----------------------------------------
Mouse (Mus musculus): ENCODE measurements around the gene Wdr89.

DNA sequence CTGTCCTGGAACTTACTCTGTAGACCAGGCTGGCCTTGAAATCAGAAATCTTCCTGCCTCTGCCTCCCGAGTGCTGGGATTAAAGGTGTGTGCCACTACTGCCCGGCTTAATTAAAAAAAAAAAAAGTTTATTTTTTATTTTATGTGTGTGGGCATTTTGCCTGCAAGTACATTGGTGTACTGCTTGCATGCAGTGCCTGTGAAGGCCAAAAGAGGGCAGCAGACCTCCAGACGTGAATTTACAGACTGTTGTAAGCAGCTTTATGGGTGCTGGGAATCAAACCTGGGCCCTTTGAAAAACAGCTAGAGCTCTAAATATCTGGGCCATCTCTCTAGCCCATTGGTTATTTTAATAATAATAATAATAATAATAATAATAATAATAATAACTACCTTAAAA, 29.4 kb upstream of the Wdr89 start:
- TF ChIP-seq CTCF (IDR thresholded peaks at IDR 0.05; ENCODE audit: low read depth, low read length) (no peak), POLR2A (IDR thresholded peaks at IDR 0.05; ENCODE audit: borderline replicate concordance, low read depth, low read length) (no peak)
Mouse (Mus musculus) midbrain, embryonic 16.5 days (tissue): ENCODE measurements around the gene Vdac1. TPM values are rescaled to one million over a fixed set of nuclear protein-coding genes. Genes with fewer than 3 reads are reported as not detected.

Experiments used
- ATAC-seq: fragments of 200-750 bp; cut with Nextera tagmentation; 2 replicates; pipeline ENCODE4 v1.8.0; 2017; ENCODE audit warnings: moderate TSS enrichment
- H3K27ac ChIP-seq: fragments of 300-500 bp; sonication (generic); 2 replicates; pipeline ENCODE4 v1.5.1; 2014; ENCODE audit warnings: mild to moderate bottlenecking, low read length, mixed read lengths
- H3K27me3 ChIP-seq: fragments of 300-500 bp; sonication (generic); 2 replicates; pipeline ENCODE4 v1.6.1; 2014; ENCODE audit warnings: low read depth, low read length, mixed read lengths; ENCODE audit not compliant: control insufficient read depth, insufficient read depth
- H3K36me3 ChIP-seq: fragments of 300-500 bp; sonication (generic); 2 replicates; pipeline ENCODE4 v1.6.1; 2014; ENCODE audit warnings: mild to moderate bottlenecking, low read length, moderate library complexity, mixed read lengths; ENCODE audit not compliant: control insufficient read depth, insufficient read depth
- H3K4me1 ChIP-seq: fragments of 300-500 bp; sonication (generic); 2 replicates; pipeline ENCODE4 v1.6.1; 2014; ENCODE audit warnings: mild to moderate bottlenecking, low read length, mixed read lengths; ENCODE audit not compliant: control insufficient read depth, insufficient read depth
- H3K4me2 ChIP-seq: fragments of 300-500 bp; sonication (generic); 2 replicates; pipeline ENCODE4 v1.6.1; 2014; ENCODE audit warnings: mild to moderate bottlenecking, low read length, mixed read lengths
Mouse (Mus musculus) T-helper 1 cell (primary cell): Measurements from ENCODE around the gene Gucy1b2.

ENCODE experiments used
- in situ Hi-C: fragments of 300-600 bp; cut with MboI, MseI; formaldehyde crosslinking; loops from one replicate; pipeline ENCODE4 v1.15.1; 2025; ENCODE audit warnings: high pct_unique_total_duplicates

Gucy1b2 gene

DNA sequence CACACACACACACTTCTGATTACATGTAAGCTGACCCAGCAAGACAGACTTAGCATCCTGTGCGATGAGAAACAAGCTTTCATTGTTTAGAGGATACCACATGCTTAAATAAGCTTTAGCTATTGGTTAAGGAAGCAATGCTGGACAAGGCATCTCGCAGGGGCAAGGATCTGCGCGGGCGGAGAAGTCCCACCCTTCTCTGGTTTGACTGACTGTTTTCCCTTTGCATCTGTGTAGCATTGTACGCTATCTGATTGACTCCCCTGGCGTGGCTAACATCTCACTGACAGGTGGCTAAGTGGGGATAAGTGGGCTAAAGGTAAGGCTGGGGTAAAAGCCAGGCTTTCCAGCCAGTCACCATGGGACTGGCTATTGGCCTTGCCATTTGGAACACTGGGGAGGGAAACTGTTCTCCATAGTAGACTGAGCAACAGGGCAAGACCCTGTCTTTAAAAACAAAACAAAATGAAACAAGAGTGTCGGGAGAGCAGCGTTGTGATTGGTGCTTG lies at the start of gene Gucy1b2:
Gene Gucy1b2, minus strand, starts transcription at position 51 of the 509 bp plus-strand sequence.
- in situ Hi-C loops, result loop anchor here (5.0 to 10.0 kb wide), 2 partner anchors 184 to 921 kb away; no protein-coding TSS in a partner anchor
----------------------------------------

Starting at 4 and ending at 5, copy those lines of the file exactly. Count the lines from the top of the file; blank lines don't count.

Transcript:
Mouse (Mus musculus) midbrain, embryonic 16.5 days (tissue): ENCODE measurements around the gene Vdac1. TPM values are rescaled to one million over a fixed set of nuclear protein-coding genes. Genes with fewer than 3 reads are reported as not detected.

Experiments used